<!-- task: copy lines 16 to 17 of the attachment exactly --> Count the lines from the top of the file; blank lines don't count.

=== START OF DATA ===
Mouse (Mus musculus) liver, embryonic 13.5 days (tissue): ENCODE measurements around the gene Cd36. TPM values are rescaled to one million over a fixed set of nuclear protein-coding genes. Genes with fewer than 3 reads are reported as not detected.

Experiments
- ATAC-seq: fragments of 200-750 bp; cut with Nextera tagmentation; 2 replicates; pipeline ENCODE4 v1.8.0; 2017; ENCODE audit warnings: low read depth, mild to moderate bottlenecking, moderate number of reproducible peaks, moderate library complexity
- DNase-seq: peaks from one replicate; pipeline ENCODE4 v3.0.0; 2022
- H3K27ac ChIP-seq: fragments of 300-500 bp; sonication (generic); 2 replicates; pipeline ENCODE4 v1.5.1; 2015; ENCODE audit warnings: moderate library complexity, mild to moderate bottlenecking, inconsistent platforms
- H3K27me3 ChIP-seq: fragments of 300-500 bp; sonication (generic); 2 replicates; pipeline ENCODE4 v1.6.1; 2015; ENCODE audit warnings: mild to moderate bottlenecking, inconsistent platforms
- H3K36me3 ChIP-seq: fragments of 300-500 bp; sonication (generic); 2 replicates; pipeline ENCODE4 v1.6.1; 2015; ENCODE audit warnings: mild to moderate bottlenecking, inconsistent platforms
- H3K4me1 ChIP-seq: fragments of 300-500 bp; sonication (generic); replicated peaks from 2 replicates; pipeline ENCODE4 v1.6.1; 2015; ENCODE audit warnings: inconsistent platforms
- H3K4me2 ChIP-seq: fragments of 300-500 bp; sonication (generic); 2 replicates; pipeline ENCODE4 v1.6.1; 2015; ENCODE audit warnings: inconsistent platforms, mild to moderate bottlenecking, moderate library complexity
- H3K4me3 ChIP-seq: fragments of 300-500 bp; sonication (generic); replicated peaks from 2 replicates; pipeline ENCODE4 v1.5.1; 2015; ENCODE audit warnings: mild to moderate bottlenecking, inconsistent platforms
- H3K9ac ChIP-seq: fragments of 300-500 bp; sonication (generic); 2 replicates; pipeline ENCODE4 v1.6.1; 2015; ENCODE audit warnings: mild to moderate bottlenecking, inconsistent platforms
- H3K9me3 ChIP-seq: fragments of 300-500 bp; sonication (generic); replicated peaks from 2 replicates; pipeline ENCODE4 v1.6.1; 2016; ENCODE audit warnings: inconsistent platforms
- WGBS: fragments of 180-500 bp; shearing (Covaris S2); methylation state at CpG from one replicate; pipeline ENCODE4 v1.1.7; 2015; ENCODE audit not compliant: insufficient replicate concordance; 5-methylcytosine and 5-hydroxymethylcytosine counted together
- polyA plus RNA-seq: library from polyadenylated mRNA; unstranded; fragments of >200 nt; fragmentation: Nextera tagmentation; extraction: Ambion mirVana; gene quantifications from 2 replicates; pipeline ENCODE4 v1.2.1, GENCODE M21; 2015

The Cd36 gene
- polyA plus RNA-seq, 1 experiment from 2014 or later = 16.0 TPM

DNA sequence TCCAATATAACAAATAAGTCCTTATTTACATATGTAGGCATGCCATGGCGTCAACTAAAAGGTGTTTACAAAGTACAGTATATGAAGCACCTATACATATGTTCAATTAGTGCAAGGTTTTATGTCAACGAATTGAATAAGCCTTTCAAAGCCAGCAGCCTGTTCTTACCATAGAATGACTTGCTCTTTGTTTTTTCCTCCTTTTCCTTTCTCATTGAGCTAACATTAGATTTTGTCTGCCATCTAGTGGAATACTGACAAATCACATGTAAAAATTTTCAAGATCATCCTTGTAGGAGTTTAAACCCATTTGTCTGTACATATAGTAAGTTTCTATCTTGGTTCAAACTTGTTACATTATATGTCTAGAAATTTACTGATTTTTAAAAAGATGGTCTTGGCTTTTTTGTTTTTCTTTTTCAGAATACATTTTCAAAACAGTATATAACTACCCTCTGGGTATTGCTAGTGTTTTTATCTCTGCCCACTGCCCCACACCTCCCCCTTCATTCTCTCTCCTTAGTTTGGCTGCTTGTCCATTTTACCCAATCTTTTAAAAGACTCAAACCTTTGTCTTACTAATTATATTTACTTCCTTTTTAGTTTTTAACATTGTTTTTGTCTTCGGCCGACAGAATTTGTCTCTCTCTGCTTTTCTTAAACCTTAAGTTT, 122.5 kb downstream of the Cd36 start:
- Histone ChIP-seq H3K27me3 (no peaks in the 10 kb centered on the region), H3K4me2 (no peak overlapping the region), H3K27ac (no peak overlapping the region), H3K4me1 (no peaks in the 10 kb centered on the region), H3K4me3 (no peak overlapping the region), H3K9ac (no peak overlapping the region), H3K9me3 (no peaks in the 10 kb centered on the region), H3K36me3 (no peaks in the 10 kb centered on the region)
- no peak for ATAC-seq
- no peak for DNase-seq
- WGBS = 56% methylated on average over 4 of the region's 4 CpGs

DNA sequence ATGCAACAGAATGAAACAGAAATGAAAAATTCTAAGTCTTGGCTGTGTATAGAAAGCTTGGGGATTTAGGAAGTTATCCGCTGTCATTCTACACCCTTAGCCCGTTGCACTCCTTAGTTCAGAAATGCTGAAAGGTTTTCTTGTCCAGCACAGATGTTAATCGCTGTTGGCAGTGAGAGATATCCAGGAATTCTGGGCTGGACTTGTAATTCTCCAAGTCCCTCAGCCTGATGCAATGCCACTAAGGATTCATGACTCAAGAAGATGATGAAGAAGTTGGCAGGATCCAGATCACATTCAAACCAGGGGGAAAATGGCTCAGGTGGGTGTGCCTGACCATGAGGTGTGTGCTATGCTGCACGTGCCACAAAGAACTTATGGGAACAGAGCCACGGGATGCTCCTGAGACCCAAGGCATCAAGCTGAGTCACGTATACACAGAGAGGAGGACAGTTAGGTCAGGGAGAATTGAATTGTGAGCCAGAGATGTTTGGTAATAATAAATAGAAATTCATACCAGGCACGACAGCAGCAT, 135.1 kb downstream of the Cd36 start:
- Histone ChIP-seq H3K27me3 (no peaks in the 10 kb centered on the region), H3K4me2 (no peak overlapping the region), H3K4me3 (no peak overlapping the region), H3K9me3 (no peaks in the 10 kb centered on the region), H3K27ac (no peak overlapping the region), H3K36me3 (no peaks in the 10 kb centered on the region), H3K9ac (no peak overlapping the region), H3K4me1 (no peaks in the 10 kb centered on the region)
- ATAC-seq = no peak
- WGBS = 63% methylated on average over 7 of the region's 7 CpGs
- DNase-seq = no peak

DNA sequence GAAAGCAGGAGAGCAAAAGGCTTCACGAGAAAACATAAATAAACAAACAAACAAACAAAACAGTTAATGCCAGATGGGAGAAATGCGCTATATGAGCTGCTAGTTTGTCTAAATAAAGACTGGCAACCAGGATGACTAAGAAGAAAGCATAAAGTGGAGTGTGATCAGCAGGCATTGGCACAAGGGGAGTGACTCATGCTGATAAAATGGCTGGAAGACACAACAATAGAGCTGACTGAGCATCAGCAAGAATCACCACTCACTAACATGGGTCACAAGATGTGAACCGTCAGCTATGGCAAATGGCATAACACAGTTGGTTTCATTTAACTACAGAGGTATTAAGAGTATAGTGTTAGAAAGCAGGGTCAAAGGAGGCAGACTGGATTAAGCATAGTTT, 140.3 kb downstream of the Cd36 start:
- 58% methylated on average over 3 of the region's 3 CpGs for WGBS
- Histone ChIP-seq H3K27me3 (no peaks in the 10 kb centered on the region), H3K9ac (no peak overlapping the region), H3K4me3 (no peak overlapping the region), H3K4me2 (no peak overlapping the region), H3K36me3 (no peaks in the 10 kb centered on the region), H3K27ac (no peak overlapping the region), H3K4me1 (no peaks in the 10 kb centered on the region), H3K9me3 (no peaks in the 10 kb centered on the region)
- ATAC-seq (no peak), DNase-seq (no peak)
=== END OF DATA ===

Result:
- polyA plus RNA-seq, 1 experiment from 2014 or later = 16.0 TPM

DNA sequence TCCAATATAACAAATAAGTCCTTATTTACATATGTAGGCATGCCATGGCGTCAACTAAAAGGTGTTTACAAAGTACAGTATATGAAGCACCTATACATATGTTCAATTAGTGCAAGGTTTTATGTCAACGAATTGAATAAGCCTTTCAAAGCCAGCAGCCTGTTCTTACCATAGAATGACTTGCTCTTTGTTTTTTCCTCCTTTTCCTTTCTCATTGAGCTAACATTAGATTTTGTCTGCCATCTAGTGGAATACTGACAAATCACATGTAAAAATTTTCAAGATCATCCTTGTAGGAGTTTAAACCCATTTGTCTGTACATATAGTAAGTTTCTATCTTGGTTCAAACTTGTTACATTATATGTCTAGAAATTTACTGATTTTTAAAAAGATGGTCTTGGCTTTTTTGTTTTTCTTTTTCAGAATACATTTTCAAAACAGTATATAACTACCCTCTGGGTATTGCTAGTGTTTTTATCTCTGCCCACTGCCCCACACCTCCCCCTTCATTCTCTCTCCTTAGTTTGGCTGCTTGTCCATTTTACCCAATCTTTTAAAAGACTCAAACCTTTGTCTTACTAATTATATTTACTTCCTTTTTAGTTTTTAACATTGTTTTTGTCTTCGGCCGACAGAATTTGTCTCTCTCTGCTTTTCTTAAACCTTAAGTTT, 122.5 kb downstream of the Cd36 start: